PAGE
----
Business and Industry

Train Propaganda Sure to Win Your Heart

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The train will take you right to your front door.

Las Vegas Railway Express, Inc., entrepreneurs behind the "X" Train, thought I'd be interested in their choo-choo Photoshop greeting card [pdf]. And they were right!

The company is looking to crank up the old Desert Wind line from L.A. to Vegas, and that nineties "X" fits right in with the plan. X Train would eschew the flash and mirrors of high speed rail for classic classiest class.

This is the way you travel to Vegas.

Las Vegas Railway (currently trading at 14 cents a share) knows how to sell the weird but irresistible glamour of trains. The musical site promises that celebrity chef Rick Moonen will cook for a variety of onboard restaurants, bars and lounges. Business travelers will make fast work of the five-hour trip with the help of WiFi and corporate cars. And light one up for freedom: "Finally, we feel there is an underappreciated market of those who choose to smoke, and we will have several cars designated for them."

And will the public benefit? You betcha: "Reconnecting passenger train service from Los Angeles to Las Vegas will add needed incremental revenue to Las Vegas, assist in its growth strategy, and significantly add tax revenue for the current and future developmental projects the city wants to pursue."

But X Train's pdf photo-proem is the real winner. Who wouldn't want to enter this mashup of Kinkadian coziness, found images of trains, and clunkily phrased motivationals? With this kind of craftsmanship, you know you'll be safe riding the X Train!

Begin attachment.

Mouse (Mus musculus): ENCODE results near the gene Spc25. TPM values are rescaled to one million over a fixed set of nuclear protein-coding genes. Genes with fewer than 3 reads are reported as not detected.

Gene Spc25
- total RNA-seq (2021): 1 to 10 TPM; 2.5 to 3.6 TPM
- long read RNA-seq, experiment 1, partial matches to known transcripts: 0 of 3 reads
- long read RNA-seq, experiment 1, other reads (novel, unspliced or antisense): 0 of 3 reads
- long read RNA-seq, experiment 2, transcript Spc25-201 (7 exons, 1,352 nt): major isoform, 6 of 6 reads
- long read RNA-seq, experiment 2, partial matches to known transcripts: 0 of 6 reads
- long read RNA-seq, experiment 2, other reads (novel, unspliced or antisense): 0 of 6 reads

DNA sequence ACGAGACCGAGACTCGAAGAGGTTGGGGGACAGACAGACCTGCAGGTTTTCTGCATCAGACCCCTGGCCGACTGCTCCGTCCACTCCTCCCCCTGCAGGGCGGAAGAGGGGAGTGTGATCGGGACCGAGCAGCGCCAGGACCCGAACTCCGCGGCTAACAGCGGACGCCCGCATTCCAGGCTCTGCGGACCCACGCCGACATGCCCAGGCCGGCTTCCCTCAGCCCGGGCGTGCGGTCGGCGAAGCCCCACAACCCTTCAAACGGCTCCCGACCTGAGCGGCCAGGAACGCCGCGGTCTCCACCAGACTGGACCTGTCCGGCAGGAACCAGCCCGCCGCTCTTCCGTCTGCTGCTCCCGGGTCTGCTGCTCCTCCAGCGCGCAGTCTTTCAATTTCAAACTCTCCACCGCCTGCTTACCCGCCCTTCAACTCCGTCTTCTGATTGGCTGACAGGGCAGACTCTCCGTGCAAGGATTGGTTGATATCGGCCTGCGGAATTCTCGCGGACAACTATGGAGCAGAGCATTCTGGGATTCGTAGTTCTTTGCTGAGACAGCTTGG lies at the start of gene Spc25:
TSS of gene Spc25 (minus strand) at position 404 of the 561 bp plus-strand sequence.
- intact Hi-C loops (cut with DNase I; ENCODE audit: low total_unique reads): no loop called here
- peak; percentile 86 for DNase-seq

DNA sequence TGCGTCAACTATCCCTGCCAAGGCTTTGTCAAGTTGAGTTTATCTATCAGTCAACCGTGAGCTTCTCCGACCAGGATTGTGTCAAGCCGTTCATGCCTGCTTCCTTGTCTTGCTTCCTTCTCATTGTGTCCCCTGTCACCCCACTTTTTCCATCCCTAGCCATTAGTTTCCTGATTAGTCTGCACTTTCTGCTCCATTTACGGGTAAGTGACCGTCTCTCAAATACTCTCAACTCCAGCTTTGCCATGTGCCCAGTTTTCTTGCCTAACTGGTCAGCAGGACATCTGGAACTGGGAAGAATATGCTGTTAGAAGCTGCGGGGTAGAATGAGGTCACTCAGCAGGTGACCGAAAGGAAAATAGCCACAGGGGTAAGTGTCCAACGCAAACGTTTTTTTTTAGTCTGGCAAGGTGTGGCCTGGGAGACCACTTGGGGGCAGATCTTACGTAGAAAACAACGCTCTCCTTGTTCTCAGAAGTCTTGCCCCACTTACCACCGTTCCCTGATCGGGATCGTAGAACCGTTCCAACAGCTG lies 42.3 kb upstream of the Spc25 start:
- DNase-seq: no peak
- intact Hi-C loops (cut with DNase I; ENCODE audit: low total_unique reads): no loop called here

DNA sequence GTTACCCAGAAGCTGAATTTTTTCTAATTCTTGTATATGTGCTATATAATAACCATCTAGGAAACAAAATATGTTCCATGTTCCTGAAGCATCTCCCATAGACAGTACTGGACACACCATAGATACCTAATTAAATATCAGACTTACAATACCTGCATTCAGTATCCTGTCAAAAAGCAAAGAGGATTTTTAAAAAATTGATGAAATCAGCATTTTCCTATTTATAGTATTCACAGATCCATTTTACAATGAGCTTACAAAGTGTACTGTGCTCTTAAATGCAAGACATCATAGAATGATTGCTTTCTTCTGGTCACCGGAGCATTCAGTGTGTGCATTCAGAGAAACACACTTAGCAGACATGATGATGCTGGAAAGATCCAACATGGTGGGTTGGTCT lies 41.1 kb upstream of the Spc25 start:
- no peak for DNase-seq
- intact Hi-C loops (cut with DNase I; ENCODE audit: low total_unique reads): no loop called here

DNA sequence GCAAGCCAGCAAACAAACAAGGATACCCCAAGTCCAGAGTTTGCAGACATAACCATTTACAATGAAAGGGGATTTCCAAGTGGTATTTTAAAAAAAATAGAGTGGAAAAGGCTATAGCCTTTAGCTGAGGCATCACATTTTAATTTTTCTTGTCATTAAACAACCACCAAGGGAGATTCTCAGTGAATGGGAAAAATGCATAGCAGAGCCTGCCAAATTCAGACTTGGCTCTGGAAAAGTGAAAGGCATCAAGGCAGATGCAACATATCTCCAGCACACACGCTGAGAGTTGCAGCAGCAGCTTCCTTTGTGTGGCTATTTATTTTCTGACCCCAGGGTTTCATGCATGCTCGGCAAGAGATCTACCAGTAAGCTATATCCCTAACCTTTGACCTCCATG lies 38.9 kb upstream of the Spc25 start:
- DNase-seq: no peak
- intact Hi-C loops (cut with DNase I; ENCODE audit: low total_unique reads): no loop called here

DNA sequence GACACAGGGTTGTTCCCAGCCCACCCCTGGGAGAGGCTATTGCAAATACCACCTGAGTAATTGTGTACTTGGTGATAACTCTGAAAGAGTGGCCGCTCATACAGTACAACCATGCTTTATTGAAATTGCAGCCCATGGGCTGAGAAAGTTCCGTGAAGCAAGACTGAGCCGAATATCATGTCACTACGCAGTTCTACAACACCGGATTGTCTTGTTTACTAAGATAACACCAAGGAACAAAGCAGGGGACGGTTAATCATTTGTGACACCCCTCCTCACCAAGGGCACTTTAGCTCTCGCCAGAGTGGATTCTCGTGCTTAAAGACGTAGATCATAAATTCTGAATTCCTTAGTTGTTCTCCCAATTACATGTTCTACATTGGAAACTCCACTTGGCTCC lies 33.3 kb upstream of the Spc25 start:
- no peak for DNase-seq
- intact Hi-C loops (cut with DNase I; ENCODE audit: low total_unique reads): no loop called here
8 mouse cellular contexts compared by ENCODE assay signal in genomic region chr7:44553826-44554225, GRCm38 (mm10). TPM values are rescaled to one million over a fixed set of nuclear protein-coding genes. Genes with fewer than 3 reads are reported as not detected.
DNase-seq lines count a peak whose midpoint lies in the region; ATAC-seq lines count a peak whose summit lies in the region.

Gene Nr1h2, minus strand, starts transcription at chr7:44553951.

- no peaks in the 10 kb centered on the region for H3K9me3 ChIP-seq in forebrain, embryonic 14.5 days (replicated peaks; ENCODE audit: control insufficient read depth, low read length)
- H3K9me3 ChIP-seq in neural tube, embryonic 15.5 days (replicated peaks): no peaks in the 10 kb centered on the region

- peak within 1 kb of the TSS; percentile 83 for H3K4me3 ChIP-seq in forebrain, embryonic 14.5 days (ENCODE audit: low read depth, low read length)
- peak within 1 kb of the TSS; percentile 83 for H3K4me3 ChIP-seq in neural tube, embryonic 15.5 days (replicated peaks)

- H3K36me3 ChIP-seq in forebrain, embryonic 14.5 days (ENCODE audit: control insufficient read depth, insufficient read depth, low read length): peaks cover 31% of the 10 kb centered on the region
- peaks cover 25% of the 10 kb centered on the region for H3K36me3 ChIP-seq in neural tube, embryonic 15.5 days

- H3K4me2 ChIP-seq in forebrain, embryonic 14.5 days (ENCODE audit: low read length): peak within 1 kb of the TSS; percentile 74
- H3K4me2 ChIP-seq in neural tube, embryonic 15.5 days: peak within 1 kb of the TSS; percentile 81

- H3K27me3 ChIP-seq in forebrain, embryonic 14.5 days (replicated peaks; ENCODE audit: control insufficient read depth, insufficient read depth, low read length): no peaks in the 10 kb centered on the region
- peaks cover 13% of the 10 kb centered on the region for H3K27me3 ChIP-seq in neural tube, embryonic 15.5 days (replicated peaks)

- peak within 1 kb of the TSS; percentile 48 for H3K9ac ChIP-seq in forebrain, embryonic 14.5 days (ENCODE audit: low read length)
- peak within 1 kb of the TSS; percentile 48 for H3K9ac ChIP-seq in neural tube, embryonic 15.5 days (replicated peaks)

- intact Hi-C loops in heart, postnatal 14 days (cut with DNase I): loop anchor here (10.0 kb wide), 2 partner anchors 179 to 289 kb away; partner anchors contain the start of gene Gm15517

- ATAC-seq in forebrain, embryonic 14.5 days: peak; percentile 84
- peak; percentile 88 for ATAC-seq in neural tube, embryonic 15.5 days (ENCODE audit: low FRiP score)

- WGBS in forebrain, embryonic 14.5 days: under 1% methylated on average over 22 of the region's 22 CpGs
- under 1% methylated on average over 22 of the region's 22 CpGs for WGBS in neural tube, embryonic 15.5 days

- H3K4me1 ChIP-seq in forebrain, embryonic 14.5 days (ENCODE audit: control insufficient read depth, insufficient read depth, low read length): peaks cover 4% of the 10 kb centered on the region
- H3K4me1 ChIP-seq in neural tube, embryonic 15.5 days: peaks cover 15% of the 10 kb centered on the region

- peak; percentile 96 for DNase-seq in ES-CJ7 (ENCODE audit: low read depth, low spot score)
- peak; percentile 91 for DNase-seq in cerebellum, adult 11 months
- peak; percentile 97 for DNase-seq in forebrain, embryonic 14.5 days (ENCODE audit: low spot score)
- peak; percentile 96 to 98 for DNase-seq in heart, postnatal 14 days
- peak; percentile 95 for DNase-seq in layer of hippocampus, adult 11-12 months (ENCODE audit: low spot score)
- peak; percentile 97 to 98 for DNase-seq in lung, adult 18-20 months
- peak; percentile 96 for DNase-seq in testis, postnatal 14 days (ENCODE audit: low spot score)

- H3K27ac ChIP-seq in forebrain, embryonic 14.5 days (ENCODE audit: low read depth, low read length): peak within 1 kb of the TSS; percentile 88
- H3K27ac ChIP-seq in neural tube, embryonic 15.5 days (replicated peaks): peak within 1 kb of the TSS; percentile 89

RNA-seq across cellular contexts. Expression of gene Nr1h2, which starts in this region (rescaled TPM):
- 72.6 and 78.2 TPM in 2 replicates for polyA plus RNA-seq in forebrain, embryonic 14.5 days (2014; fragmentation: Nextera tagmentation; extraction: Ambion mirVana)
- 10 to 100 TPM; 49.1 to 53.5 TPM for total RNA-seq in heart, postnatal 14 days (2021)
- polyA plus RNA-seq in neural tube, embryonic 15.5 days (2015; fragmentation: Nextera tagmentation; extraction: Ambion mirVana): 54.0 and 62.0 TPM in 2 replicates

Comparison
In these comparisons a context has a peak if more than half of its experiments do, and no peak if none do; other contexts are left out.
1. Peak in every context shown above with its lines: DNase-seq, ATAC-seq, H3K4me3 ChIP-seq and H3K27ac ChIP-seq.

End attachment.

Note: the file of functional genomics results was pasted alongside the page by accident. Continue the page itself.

The X Train's business plan is hard to follow, though the company's decision to get out of its previous line in buying non-performing mortgages will allow it to focus on core competencies. But it's facing stiff competition on the Los Angeles-Las Vegas route. The high-speed Desert Xpress aims to make the trip in 90 minutes. And the confusingly named Z-Train has the same business plan as the X Train. 

What keeps all this vaporware rolling through the public imagination? It's all right there in the greeting card. The more outlandish the train idea, the more people will dream of gliding past spectacular vistas, sipping Aviations in a stately observation car. It's the mind-clouding magic of trains. 

But why doesn't anybody get excited about bringing back the dirigible? You can cruise the Bay Area in a blimp, finally use that return ticket on the Hindenburg, travel lighter than air and faster than sound. If the future belongs to a type of vehicle that last seemed modern in Captain Nemo's time, can't it at least be one of the cool ones?